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 Maarten Maartensz:    Philosophical Dictionary | Filosofisch Woordenboek                      

 G - Genius


 
Genius: Someone who excels in creating new ideas, formulations or art, to such an extent that his individual excellence is quite evident to the vast majority of those capable to judge.

There are geniuses of many kinds - linguistic, like Shakespeare; in drawing, like Leonardo; in sculpting, like Michelangelo; in mathematics, like Newton, Euler and Gauss; in music, like Mozart and Beethoven - but there are very few (Leonardo, Michelangelo) who excel in several fields, and no one who excels in many or all.

"Particular talent or genius does not imply general capacity. Those who are most versatile are seldom great in any one department: and the stupidest people can generally do something. The highest pre-eminence in any one study commonly arises from the concentration of the attention and faculties on that one study. He who expects from a great name in politics, in philosophy, in art, equal greatness in other things, is little versed in human nature." (Hazlitt, Characteristics)

Apparently, at least three things are required to be a true genius:

  • great general intelligence, since one cannot profitably use a great talent without good general gifts
  • some specially great talent for something, since great intelligence by itself is neither original nor creative
  • an inclination for personal originality, since real genius requires creating from one's own depths, spontaneous and without imitation.

As I use the term, "genius" applies to exceptional talents of an intellectual or artistic kind, that involve a combination of native ability and personal development, and does not apply to less pronouncedly human gifts that are mostly natural and non-intellectual, like excellent sportsmanship or an amazingly beautiful face or body. These may be enviable or widely pleasing and rare gifts, but they do not contribute to the development of human civilization, since they do not produce new ideas or values that anybody else who is intelligent enough can use.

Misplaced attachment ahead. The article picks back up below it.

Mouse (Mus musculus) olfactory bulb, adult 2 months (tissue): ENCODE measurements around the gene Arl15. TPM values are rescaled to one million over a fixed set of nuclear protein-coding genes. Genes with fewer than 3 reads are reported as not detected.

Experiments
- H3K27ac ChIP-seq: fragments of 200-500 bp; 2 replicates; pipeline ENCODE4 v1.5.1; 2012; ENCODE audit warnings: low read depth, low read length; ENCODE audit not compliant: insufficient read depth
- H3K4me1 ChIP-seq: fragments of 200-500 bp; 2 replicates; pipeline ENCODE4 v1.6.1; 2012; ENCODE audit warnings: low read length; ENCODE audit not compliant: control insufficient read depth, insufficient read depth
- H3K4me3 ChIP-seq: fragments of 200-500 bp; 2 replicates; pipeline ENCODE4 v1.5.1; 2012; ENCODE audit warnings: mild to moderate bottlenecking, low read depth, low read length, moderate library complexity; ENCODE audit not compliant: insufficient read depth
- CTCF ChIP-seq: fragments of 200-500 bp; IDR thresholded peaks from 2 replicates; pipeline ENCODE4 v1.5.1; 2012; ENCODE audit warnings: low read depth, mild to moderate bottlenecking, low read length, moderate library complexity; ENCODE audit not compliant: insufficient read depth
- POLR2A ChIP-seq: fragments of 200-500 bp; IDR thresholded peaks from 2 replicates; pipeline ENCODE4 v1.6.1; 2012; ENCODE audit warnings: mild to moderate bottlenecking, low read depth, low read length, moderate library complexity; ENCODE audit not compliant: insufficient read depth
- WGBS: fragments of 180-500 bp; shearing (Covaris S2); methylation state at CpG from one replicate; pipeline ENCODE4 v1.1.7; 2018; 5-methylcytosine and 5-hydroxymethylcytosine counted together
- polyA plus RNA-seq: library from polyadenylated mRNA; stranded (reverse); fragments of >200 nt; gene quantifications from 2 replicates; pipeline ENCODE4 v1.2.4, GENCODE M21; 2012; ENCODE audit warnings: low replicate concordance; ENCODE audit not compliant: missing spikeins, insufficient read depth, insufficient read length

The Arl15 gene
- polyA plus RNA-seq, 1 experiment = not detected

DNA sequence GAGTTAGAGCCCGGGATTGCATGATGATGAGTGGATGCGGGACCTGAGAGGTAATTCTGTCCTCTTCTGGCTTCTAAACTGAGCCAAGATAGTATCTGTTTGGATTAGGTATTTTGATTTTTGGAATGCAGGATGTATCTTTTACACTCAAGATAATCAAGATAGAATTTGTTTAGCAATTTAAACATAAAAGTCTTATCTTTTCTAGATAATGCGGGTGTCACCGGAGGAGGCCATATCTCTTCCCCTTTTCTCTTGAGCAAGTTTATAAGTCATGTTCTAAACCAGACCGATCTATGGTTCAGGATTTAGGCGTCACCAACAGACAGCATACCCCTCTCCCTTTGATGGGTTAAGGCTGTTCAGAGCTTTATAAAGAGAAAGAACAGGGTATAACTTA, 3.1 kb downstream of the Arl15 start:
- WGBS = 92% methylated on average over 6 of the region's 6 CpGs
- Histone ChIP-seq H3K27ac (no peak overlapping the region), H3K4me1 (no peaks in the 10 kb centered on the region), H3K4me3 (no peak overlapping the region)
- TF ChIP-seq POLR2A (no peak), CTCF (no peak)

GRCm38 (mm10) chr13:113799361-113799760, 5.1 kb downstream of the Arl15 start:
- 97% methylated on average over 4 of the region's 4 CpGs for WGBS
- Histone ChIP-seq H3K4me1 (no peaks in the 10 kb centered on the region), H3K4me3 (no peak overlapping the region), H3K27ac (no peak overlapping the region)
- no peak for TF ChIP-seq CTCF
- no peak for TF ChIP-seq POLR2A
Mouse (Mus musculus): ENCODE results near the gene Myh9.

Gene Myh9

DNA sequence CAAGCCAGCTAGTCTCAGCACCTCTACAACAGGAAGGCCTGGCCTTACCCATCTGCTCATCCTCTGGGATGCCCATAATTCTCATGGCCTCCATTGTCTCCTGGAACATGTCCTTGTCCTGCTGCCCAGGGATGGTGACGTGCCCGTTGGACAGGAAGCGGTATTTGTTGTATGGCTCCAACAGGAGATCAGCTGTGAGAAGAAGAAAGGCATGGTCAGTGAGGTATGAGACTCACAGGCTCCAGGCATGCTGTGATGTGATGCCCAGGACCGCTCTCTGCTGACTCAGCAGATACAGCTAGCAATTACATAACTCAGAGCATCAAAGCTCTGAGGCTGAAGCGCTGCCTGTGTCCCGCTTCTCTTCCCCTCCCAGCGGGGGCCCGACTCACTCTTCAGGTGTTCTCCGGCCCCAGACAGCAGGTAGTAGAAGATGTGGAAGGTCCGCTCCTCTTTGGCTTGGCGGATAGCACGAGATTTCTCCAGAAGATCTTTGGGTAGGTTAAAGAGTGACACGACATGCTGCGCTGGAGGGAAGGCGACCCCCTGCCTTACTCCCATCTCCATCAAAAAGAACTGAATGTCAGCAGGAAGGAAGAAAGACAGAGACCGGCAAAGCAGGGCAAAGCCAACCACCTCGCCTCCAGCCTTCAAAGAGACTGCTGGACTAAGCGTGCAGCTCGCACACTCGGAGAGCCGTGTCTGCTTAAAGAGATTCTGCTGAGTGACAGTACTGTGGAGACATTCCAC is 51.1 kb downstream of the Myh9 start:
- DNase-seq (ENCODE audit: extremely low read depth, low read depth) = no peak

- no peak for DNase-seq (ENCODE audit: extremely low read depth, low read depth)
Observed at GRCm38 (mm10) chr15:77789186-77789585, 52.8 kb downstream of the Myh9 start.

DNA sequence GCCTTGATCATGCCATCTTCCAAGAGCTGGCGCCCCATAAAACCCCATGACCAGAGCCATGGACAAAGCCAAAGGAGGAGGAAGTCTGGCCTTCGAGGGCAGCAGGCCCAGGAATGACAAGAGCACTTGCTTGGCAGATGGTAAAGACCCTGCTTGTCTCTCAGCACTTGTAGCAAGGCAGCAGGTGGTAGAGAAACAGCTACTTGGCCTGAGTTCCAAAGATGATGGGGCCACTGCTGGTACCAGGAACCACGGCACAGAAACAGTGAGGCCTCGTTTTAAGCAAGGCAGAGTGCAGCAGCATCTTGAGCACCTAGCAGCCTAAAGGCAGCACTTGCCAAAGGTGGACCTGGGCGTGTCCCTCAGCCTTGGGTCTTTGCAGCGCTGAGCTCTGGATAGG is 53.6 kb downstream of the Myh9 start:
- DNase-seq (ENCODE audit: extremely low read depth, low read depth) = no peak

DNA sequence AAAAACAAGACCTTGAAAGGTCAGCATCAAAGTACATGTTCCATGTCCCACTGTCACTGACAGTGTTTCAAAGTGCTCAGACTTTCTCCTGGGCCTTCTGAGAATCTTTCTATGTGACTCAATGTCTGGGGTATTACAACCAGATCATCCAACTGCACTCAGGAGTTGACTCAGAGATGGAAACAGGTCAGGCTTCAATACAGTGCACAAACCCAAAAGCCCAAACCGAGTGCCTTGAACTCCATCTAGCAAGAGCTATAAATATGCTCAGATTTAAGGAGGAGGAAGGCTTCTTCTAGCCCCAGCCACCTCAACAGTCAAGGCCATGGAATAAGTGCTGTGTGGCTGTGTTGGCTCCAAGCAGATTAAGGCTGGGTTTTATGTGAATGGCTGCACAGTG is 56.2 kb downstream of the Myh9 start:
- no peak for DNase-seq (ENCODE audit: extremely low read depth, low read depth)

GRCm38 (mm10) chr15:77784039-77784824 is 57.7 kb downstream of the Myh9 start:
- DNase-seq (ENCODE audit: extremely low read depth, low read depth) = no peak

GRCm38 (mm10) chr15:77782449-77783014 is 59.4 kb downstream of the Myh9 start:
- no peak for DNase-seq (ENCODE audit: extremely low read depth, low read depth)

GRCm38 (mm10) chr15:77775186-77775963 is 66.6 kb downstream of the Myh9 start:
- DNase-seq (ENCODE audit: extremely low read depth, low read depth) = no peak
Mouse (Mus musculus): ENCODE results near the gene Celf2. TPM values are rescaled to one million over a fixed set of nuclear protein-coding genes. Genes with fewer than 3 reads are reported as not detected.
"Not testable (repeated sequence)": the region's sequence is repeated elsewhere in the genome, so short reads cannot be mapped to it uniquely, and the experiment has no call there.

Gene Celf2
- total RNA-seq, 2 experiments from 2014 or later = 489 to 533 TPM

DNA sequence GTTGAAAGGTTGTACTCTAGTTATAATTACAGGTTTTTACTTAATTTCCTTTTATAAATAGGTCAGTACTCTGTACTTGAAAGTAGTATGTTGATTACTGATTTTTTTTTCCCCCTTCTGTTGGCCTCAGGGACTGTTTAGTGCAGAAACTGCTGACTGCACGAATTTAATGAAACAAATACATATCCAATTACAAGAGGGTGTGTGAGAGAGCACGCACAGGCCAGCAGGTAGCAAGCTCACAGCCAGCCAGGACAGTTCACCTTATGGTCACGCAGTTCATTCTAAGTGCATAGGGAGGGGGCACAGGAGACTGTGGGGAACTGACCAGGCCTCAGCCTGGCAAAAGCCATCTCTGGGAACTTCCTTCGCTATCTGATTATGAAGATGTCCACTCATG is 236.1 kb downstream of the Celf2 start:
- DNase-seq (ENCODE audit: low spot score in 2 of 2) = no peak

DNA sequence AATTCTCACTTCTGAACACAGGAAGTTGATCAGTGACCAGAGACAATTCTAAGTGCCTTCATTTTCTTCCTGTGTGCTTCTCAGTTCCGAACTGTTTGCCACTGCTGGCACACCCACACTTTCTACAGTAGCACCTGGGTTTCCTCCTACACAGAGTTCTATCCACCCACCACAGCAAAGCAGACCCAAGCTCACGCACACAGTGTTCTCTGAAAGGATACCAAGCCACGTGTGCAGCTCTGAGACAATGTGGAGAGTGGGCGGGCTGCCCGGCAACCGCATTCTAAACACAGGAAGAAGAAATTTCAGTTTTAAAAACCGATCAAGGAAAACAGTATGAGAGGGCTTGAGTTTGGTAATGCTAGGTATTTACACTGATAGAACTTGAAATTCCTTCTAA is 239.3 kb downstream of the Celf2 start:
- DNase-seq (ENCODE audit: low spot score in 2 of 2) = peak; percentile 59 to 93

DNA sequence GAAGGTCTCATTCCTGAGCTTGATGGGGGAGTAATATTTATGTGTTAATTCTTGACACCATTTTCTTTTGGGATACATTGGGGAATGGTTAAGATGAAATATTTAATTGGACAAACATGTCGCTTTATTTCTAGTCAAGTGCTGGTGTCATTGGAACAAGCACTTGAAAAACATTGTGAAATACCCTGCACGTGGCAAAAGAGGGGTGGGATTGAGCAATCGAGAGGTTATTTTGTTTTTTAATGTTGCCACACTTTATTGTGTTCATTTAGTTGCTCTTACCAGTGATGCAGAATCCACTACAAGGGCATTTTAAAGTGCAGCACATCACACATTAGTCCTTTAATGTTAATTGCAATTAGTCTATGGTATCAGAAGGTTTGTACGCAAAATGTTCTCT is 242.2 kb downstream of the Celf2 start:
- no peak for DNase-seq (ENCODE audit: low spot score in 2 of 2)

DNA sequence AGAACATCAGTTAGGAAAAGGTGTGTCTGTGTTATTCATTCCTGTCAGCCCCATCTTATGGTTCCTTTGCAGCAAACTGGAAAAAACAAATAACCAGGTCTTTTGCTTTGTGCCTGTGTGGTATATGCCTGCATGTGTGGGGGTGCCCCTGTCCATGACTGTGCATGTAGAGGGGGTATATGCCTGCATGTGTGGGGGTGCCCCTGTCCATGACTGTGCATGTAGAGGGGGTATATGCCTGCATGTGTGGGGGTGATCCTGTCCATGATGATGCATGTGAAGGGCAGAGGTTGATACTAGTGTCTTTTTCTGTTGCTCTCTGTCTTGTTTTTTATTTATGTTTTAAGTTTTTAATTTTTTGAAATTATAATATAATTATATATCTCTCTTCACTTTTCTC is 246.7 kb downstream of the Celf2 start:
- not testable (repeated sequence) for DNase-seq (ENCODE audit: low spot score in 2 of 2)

Persons of a pronounced "democratic" - really: egalitarian - bend of mind tend to deny there are geniuses, apparently because they believe that the existence of genius is offensive to their own sense of personal worth, or because they believe it is unfair that there is a very small minority - in the order of 1 or less in a million - who truly excel in some valuable native talent over others.

As I indicated, the reason for this belief tends to be mostly envy, that also is not justified, in as much as real genius in something that is not popular like art or chess, but is in mathematics or philosophy, for example, does not usually seem to lead to a happy life, and may involve a lot of discrimination, misunderstanding or persecution.

In any case, a very good case can be made for the proposition that humankind rules the earth and developed itself beyond all other animals because, next to its unique capacity for language, it is a species that produces rare individuals that are capable of generating completely new ideas, values and forms, and that has sufficiently many other individuals to understand the meaning and use of these.

It is hard to grasp what human civilization would be like without the occasional Buddha, Socrates, Archimedes, Shakespeare or Newton, but safe to guess that it would be far less different from what, say, chimps can produce under their own  steam, than what human civilization is as a result of the existence of such rare human individuals.

Finally, there is one partial exception to the recognizability of genius: Especially those who are philosophically exceptional run a great risk of being discriminated or persecuted rather than praised or admired, since what they have to say will normally be quite impopular. (Indeed, a popular philosopher, at least when alive, seems a contradictio in adjecto. To speak the truth about human beings to human beings is always a dangerous thing to do.)

It is likely that the communist dictatorship in the Soviet Union and China has cost the lives of several geniuses, at least, before they ever got a chance of making themselves heard and understood where this was not mortally dangerous. (See e.g. Liu Binyan).
 


See also: Creativiteit, Imagination,


Literature:

Engell

 Original: May 22, 2005                                                Last edited: 12 December 2011.   Top